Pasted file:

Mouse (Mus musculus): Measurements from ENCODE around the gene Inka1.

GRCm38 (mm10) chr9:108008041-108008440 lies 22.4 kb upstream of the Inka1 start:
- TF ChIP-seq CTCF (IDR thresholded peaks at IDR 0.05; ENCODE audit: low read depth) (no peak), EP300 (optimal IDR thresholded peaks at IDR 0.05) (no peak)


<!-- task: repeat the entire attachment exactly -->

Mouse (Mus musculus): Measurements from ENCODE around the gene Inka1.

GRCm38 (mm10) chr9:108008041-108008440 lies 22.4 kb upstream of the Inka1 start:
- TF ChIP-seq CTCF (IDR thresholded peaks at IDR 0.05; ENCODE audit: low read depth) (no peak), EP300 (optimal IDR thresholded peaks at IDR 0.05) (no peak)